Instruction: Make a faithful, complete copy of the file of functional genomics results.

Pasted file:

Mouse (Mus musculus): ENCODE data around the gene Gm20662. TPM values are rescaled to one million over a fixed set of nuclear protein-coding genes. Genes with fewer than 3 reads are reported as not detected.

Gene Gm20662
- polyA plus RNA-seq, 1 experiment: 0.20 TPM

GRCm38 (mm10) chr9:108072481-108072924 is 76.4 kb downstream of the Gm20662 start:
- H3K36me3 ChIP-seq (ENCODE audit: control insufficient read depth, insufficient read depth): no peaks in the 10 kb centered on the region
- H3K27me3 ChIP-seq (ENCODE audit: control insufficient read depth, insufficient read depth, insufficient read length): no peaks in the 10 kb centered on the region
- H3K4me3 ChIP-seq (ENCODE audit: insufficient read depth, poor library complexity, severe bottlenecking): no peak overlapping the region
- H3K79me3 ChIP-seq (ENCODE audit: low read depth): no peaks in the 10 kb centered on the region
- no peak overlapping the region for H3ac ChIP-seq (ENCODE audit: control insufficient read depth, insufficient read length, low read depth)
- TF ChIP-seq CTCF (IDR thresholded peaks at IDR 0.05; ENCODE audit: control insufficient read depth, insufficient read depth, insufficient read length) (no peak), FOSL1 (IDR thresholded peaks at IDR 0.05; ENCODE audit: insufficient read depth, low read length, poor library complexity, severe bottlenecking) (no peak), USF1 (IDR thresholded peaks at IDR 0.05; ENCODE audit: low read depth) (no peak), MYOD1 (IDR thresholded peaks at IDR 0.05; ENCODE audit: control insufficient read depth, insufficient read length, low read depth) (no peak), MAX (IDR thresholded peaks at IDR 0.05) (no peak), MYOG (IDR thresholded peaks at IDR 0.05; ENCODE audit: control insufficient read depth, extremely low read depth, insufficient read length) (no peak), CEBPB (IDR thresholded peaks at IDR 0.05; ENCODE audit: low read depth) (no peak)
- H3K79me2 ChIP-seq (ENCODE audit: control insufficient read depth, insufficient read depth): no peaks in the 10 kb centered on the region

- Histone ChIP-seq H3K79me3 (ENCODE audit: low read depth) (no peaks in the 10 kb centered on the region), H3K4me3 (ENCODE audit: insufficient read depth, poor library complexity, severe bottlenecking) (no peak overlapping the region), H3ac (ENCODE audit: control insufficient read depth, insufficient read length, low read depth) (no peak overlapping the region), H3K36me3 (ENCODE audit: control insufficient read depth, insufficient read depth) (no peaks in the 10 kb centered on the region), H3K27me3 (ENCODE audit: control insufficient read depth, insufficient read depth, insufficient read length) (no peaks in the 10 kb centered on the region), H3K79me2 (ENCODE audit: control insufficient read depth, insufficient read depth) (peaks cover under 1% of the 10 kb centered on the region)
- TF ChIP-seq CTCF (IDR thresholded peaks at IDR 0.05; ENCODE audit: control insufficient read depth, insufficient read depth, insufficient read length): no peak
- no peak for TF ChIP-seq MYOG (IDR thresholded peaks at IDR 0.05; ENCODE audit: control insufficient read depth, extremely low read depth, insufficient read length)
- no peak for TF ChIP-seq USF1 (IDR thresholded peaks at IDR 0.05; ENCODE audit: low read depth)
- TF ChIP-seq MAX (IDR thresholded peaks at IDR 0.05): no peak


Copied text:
Mouse (Mus musculus): ENCODE data around the gene Gm20662. TPM values are rescaled to one million over a fixed set of nuclear protein-coding genes. Genes with fewer than 3 reads are reported as not detected.

Gene Gm20662
- polyA plus RNA-seq, 1 experiment: 0.20 TPM

GRCm38 (mm10) chr9:108072481-108072924 is 76.4 kb downstream of the Gm20662 start:
- H3K36me3 ChIP-seq (ENCODE audit: control insufficient read depth, insufficient read depth): no peaks in the 10 kb centered on the region
- H3K27me3 ChIP-seq (ENCODE audit: control insufficient read depth, insufficient read depth, insufficient read length): no peaks in the 10 kb centered on the region
- H3K4me3 ChIP-seq (ENCODE audit: insufficient read depth, poor library complexity, severe bottlenecking): no peak overlapping the region
- H3K79me3 ChIP-seq (ENCODE audit: low read depth): no peaks in the 10 kb centered on the region
- no peak overlapping the region for H3ac ChIP-seq (ENCODE audit: control insufficient read depth, insufficient read length, low read depth)
- TF ChIP-seq CTCF (IDR thresholded peaks at IDR 0.05; ENCODE audit: control insufficient read depth, insufficient read depth, insufficient read length) (no peak), FOSL1 (IDR thresholded peaks at IDR 0.05; ENCODE audit: insufficient read depth, low read length, poor library complexity, severe bottlenecking) (no peak), USF1 (IDR thresholded peaks at IDR 0.05; ENCODE audit: low read depth) (no peak), MYOD1 (IDR thresholded peaks at IDR 0.05; ENCODE audit: control insufficient read depth, insufficient read length, low read depth) (no peak), MAX (IDR thresholded peaks at IDR 0.05) (no peak), MYOG (IDR thresholded peaks at IDR 0.05; ENCODE audit: control insufficient read depth, extremely low read depth, insufficient read length) (no peak), CEBPB (IDR thresholded peaks at IDR 0.05; ENCODE audit: low read depth) (no peak)
- H3K79me2 ChIP-seq (ENCODE audit: control insufficient read depth, insufficient read depth): no peaks in the 10 kb centered on the region

- Histone ChIP-seq H3K79me3 (ENCODE audit: low read depth) (no peaks in the 10 kb centered on the region), H3K4me3 (ENCODE audit: insufficient read depth, poor library complexity, severe bottlenecking) (no peak overlapping the region), H3ac (ENCODE audit: control insufficient read depth, insufficient read length, low read depth) (no peak overlapping the region), H3K36me3 (ENCODE audit: control insufficient read depth, insufficient read depth) (no peaks in the 10 kb centered on the region), H3K27me3 (ENCODE audit: control insufficient read depth, insufficient read depth, insufficient read length) (no peaks in the 10 kb centered on the region), H3K79me2 (ENCODE audit: control insufficient read depth, insufficient read depth) (peaks cover under 1% of the 10 kb centered on the region)
- TF ChIP-seq CTCF (IDR thresholded peaks at IDR 0.05; ENCODE audit: control insufficient read depth, insufficient read depth, insufficient read length): no peak
- no peak for TF ChIP-seq MYOG (IDR thresholded peaks at IDR 0.05; ENCODE audit: control insufficient read depth, extremely low read depth, insufficient read length)
- no peak for TF ChIP-seq USF1 (IDR thresholded peaks at IDR 0.05; ENCODE audit: low read depth)
- TF ChIP-seq MAX (IDR thresholded peaks at IDR 0.05): no peak